John Forbes Nash was born on June 13, 1928, in Bluefield, West Virginia. His parents, John Nash, Sr., worked as an electrical engineer for the Appalachian Power Company, and Margaret Nash, was a retired teacher. Margaret gave a high preference to education but young Nash didn’t show much inclination to studies. He did, however, exhibit a passion for electronics and chemistry, and would often conduct experiments in his room. His eventual passion for number theory stemmed from the book by E. T. Bell, Men of Mathematics, which he read as a young teenage. He attended high school at Bluefield College, and during his school years, he assisted his father on a paper published in the 1945 edition of Electrical Engineering, “Sag and Tension Calculations for Cable and Wire Spans Using Catenary Formulas”. Upon contesting for the George Westinghouse Competition, Nash won the one of ten nationally awarded full scholarships. He aspired to become an engineer like his father, therefore, he used his scholarship to enrol at the Carnegie Institute of Technology in Pittsburgh. However, his calculus professor, John Synge, advised him to change his major to Mathematics. He received his bachelor’s and master’s degree in 1948.
In 1948, Nash was awarded the John S. Kennedy Fellowship at Princeton University. In 1949, he also received the Atomic Energy Commission Fellowship that enabled him to complete his doctoral studies at Princeton, he completed his doctorate at the age of 22. While studying at Princeton, Nash published his first paper in 1950, “The Bargaining Problem”, in the journal Econometrica. In this paper, he elaborated his mathematical model of bargaining presented in his highly acclaimed doctoral thesis, “Non-Cooperative Games”, which was published in the journal Annals of Mathematics, in 1951. This led to his development of the mathematical principles of game theory, that examines the competition and rivalries among opposing teams based on mathematical principals. His theory, famously known as the Nash Equilibrium or the Nash Solution, provided a comprehensive explanation to the interplay of threat and action between competitors. The Nash Equilibrium received overwhelming approval and was adopted by strategists worldwide.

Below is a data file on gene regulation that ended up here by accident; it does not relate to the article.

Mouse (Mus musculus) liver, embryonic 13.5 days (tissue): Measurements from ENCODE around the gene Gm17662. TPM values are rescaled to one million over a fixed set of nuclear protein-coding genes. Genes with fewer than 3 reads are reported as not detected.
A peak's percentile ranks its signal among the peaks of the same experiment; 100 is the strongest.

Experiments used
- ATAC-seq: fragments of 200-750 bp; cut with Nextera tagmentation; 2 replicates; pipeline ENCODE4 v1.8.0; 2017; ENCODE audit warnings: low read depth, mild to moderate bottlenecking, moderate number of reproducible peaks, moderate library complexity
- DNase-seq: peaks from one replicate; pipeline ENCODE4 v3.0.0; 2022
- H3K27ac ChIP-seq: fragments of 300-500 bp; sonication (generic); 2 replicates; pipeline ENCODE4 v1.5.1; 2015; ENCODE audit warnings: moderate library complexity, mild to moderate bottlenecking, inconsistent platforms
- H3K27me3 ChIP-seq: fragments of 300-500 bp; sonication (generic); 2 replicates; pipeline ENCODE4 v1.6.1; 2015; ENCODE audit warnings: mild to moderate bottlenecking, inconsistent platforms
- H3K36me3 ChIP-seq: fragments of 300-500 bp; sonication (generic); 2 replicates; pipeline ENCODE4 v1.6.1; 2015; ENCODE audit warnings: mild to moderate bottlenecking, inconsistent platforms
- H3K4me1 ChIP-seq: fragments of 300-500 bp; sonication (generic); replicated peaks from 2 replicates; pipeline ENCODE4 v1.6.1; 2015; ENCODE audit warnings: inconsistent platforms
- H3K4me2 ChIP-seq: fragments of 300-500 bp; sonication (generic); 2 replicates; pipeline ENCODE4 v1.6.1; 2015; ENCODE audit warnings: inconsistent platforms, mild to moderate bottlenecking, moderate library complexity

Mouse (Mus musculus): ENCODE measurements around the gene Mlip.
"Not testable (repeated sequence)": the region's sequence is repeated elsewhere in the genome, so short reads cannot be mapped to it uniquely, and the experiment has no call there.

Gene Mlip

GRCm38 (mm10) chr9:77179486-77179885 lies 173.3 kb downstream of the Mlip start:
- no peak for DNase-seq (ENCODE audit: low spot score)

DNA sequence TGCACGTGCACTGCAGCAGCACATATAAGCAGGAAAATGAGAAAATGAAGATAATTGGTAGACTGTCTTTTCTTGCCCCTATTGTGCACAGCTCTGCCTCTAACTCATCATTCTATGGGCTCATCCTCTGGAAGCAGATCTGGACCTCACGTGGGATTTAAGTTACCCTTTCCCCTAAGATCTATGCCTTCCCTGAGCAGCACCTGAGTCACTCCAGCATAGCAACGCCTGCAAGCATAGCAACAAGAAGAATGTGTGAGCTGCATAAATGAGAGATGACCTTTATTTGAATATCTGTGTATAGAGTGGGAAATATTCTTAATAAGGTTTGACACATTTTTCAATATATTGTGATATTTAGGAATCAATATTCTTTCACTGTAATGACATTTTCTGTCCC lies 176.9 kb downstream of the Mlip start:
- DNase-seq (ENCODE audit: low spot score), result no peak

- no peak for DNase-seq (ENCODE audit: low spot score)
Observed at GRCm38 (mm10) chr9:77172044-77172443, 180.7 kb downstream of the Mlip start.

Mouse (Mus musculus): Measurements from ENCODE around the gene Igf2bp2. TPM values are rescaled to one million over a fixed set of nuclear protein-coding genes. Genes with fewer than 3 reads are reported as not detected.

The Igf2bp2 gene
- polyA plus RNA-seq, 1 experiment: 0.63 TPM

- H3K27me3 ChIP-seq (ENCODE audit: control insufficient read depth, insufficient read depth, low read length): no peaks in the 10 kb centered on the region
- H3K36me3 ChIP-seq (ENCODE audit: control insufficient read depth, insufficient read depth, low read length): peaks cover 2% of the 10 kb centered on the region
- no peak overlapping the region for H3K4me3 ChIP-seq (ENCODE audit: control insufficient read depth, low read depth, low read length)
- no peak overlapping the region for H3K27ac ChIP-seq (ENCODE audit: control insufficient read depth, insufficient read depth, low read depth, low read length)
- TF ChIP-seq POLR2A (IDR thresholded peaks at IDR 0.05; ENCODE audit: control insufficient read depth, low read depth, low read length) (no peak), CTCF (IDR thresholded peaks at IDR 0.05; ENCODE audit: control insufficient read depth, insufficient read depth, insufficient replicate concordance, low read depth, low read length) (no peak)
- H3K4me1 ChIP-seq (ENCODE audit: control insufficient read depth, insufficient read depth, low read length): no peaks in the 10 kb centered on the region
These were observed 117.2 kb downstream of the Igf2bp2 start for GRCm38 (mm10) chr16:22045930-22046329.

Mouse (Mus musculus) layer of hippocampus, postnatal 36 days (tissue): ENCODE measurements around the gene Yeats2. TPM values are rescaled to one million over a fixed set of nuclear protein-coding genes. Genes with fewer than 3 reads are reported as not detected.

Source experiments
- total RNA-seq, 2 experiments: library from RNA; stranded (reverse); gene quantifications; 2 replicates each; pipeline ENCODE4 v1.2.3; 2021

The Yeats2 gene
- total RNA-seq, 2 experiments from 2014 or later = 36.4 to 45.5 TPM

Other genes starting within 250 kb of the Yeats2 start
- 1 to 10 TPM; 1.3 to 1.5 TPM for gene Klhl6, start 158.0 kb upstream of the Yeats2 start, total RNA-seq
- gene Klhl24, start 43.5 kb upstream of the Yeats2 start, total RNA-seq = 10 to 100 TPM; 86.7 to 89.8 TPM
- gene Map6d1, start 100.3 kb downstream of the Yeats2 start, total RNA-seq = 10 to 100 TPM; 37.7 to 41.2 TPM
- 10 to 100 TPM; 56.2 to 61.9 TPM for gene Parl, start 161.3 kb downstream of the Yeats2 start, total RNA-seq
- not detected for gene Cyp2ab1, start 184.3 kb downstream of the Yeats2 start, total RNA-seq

He began his career in 1951, by accepting a post in the faculty of the Massachusetts Institute of Technology. During this period, he conducted extensive research on partial differential equations, he published his research in 1952, in his seminal paper, “Real Algebraic Manifolds”, which was published in Annals of Mathematics. Soon after, he began experiencing severe bouts of psychological illness, which was later diagnosed as paranoid schizophrenia, and in 1950s he had to resign. Nash had to carry out an exhausting and painful struggle against his mental condition, staying in and out of mental institutions. He began an informal association with Princeton, and when his mental condition improved, he was appointed a senior research mathematician in 1995.
John Forbes Nash made several influential and notable academic contributions to the field of mathematics. His highly acclaimed work includes the Nash-Moser inverse function theorem, the Nash–De Giorgi theorem and the Nash embedding theorem, among others. He has received many prestigious awards and honors, such as the academy awarded Abel Prize, John von Neumann Theory Prize in 1978 and the American Mathematical Society’s Leroy P. Steele Prize for a Seminal Contribution to Research, in 1999. The Norwegian Academy of Science and Letters described his Nash embedding theorem as “among the most original results in geometric analysis of the twentieth century”.
Nash’s life has been an example of constant motivation and dedication, he tirelessly fought against his illness which was determined to corrode his mind, he in turn was just as determined to fight against it and meanwhile, he also managed to benefit the academic world with his ground breaking theories. His life has been portrayed in the famous film, “A beautiful mind” which was based on a book by Sylvia Nasar, A Beautiful Mind: The Life of Mathematical Genius and Nobel Laureate John Nash.
John Forbes Nash died on May 23, 2015 in New Jersey, United States.